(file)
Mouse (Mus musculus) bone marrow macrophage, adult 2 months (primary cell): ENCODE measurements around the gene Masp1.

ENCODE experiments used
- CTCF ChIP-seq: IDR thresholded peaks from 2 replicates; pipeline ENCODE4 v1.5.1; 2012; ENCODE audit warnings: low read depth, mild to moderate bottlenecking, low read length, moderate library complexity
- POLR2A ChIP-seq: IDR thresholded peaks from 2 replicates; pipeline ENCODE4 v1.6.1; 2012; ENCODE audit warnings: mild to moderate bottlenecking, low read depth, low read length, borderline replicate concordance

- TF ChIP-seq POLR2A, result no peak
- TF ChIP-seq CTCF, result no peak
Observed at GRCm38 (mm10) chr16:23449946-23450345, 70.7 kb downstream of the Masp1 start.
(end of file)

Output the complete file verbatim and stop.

Mouse (Mus musculus) bone marrow macrophage, adult 2 months (primary cell): ENCODE measurements around the gene Masp1.

ENCODE experiments used
- CTCF ChIP-seq: IDR thresholded peaks from 2 replicates; pipeline ENCODE4 v1.5.1; 2012; ENCODE audit warnings: low read depth, mild to moderate bottlenecking, low read length, moderate library complexity
- POLR2A ChIP-seq: IDR thresholded peaks from 2 replicates; pipeline ENCODE4 v1.6.1; 2012; ENCODE audit warnings: mild to moderate bottlenecking, low read depth, low read length, borderline replicate concordance

- TF ChIP-seq POLR2A, result no peak
- TF ChIP-seq CTCF, result no peak
Observed at GRCm38 (mm10) chr16:23449946-23450345, 70.7 kb downstream of the Masp1 start.